I look to my left, and I have to divert my gaze downward. A boy, perhaps six or seven years old, offers me his hand. He has curly red hair and a radiant face, soft, comforting, and without the distraction of sexual attractiveness. I take the tiny outstretched fingers. “It’s a pleasure to have you, my Lord,” says the child.

“Lucifer… where are we going?” I ask.

“Hell, of course,” he says. “It probably won’t be what you expect. Storytellers exaggerate.”

“When do we arrive?” I ask. The train slows and stops, as if on cue.

“We’re here,” Lucifer responds. We are the first to step off the subway car. Still holding my hand gently, he leads me up a set of greasy steps. The hallway smells of urine. When we emerge, we are on a sidewalk facing a busy street. Towering skyscrapers and concrete surround us, and people jostle past aggressively. Just on the other side of the street is an iron archway cast with the words “Central Park.” Lucifer waits patiently for the street sign to flash “Walk,” and then he leads me past the waiting cars and into the park. Though I continue calmly, I am bewildered, and Lucifer can see it in my face.

After we follow the path a few feet into Central Park, Lucifer looks up at me and says, “Don’t you recognize the garden? It’s funny how big a difference one little apple can make.” He leads me to a park bench, and we sit.

Lucifer allows a pensive moment and then looks up at me. “I have to tell you how much I admire you,” Lucifer says with sincerity. “You managed to continue my work in the world.”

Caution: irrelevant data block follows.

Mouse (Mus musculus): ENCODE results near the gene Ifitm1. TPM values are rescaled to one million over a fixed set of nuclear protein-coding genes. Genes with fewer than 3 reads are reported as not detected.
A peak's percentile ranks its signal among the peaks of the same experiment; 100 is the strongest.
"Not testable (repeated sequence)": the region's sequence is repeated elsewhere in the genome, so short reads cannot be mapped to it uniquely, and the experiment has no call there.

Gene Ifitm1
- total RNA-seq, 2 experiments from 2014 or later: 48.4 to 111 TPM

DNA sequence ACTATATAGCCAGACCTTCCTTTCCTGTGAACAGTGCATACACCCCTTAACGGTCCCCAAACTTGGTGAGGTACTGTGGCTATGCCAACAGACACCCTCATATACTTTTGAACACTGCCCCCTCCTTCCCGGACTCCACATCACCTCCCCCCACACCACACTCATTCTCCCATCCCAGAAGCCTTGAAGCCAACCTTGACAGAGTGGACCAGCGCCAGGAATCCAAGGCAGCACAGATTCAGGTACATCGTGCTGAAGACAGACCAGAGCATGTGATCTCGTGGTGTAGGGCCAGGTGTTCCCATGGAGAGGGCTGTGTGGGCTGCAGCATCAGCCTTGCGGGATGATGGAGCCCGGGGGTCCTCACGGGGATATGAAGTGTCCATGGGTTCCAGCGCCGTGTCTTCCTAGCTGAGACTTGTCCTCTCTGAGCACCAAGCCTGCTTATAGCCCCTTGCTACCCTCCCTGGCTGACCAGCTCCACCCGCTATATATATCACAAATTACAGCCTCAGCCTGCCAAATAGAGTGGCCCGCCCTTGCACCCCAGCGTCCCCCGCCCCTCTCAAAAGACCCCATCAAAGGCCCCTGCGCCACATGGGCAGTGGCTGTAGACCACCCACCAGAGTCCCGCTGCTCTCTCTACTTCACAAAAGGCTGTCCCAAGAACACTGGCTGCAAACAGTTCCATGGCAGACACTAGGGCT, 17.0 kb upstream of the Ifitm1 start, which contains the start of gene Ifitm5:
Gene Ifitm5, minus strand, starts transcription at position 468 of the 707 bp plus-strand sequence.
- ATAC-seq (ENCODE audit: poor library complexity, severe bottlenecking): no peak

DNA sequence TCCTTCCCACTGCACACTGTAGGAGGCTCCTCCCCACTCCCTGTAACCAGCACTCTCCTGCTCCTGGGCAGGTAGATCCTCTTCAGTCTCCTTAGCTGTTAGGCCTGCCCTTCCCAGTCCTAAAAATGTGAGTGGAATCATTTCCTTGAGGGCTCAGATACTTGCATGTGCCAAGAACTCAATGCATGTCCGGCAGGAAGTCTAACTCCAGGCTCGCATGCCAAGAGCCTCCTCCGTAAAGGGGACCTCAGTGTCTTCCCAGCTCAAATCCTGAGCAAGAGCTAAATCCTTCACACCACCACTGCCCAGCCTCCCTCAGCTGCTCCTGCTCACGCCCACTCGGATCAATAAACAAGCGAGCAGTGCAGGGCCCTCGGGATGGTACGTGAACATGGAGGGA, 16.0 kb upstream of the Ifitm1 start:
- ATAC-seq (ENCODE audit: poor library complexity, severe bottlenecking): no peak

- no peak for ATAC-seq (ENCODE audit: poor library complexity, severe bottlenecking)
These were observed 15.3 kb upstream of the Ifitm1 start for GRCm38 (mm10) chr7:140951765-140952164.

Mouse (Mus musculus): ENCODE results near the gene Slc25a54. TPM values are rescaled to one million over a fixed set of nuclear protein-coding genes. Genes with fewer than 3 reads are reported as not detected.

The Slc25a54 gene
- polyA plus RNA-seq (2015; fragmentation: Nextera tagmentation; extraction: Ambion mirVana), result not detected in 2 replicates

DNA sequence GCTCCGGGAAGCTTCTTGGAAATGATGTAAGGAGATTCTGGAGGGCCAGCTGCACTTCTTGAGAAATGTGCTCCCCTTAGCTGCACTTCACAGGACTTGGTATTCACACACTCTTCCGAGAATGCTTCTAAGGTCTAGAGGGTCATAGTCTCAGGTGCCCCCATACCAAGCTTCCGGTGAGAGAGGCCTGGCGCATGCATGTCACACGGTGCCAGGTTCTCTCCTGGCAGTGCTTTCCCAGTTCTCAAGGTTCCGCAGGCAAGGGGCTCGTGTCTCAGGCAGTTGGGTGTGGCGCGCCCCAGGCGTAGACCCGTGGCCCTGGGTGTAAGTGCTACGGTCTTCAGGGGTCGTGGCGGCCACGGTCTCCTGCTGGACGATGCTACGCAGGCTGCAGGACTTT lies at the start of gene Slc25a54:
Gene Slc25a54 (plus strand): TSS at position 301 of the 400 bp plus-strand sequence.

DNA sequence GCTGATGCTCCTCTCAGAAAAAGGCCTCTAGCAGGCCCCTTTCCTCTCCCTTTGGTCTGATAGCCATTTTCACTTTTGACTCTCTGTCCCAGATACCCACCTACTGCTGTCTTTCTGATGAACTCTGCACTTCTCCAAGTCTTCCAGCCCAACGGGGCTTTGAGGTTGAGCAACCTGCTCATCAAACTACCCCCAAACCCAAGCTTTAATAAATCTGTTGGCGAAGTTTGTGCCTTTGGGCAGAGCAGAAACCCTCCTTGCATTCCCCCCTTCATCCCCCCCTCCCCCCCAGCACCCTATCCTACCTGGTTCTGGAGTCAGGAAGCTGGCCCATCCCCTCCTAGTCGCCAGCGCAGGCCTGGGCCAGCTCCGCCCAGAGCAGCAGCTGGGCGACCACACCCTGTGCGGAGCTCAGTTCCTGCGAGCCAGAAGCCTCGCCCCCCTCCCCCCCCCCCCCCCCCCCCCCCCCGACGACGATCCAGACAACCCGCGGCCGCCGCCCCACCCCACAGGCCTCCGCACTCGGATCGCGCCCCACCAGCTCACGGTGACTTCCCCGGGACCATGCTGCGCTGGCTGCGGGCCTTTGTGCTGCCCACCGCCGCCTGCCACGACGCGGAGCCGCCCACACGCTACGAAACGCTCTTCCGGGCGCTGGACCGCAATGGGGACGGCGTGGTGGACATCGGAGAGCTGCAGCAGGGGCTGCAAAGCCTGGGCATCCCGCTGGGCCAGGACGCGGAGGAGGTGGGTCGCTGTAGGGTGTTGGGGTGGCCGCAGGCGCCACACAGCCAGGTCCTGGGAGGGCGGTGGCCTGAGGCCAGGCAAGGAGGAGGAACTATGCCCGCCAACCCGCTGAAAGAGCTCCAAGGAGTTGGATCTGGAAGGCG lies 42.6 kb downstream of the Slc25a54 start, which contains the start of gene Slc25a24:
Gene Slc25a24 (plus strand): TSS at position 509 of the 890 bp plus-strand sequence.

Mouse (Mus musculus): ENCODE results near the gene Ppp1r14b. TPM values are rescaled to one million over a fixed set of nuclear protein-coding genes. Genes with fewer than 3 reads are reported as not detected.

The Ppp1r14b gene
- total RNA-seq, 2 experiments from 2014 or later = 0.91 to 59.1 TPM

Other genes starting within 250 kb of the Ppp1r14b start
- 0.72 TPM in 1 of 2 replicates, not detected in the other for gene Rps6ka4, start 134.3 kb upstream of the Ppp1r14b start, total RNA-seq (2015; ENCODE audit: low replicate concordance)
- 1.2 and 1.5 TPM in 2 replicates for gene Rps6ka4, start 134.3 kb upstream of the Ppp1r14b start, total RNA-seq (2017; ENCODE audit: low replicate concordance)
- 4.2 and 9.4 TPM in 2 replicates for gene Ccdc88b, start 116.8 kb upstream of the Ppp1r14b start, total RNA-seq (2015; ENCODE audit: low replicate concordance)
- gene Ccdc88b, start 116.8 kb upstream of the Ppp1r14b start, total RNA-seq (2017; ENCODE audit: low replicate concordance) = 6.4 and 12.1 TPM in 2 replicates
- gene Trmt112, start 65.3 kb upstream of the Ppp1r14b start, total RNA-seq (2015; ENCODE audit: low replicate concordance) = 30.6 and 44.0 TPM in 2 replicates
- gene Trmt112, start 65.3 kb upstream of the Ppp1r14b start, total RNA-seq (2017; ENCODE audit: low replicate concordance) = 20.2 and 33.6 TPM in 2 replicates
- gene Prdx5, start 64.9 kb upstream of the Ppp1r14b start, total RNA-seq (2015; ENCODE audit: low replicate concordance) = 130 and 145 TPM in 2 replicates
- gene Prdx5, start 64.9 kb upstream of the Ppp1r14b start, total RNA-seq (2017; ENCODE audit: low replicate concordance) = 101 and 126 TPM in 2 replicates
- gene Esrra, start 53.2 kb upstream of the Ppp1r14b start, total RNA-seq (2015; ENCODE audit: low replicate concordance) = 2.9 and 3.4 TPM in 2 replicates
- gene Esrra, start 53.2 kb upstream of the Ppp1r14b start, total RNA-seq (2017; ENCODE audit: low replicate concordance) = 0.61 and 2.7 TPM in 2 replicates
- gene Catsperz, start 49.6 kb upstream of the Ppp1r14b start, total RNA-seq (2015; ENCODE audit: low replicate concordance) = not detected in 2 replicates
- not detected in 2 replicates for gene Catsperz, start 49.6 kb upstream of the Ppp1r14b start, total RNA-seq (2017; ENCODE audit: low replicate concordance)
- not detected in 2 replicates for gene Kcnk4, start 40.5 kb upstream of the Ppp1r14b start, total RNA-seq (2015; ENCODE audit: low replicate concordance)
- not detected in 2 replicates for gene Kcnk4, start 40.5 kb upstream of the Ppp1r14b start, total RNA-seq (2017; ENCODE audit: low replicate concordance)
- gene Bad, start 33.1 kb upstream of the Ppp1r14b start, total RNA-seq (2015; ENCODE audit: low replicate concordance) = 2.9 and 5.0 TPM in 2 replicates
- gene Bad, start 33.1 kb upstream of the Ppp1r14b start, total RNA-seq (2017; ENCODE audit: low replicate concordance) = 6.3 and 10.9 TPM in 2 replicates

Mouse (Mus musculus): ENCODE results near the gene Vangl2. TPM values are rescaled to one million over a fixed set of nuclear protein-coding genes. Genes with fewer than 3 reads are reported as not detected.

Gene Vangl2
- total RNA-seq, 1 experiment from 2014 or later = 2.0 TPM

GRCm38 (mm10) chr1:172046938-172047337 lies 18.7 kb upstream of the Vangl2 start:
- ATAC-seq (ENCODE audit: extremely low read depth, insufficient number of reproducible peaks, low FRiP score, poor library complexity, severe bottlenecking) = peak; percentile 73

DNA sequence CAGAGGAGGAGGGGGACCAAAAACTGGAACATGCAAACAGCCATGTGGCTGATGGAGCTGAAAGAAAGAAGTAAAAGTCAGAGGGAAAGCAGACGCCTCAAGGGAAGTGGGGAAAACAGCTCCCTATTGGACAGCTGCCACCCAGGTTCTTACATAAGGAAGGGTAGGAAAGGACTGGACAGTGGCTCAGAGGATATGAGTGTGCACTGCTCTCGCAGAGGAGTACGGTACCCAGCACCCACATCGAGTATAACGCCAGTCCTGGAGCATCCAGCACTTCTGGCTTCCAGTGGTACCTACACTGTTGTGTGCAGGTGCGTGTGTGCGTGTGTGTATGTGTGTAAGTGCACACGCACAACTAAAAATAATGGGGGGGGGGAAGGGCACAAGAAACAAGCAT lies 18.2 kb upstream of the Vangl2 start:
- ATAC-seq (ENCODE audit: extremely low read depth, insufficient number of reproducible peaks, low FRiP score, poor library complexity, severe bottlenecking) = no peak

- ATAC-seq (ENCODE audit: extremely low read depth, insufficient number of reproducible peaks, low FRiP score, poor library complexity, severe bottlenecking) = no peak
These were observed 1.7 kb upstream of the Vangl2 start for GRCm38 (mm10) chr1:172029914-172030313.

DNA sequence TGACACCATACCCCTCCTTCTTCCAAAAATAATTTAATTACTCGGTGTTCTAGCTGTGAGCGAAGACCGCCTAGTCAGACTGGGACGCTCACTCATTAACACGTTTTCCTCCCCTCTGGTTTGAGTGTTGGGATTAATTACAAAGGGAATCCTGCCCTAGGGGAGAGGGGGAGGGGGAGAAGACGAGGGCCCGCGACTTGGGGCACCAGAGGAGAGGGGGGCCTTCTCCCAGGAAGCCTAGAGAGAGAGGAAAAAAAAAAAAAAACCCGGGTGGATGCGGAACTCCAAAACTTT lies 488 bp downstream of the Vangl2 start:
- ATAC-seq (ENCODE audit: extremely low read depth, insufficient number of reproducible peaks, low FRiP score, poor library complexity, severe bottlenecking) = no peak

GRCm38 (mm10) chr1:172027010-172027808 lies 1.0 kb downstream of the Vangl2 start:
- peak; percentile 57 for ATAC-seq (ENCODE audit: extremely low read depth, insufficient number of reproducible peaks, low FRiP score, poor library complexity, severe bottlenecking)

“How did I do that?” I ask with genuine curiosity. “I saved humanity; you condemned them. You’ll need to explain your analysis.”

Lucifer looks offended. “You clearly don’t understand the situation. We are the same, you and I… we both had faith in humanity, despite your father’s pessimism. God didn’t think humankind deserved freedom, so He kept them obedient and empty in a blissful fruit garden. I had to give Adam the apple when your totalitarian father wasn’t looking. Your bitter old dad took that as a cue to abandon humanity and banish me.”

He pauses, and then his monologue seems to recover some of its momentum. “So basically, I believed that humanity deserved freedom, and you felt they deserved to be saved. It’s funny that your dad can’t see that, despite the efforts of His first officer and son, who know humanity is worth the trouble.”

I venture another question. “But if you think so, why do you spend eternity punishing them?”

Lucifer cracks an amused smile. “That’s your dad’s decision, too. Clever bastard, isn’t He? My punishment for loving humanity too much is to be their warden…” He gestures across the landscape. “… and this is my kingdom and my cell.”

“So where are all the damned?” I ask.

Lucifer points to a dirty man in rags playing a banjo. He has an angular nose and a greasy beard, and an empty cup sits before him. Since we sat down, nobody has even looked at him in passing. “See him?” says the child. “That banjo used to be a lyre, and his name used to be Orpheus. This is damnation… to see humanity through jaded eyes, and to forget what it’s like to belong to it. Kinda like your dad sees things.”

He pauses, and his voice changes tones. “And you saved mankind from this. But more than that, you’ve saved them from me. And since my job was also a punishment, you’re my salvation as well. I can’t tell you how much I appreciate that.”

Lucifer seems to be through with the conversation, so he stands up. “I have to go. There’s a lot of park to watch over.” He presses a button on his watch, and it lights up so he can look at it. “It looks like you’re scheduled for thirty-six hours, my lord. Thanks again.” He turns from the bench and wanders aimlessly into the shadows.

A day takes a long time in hell, but time still plods along. I’ve been here through two sunsets already. In another day, I’ll get to walk out that gate and tell Dad I’m returning to my people.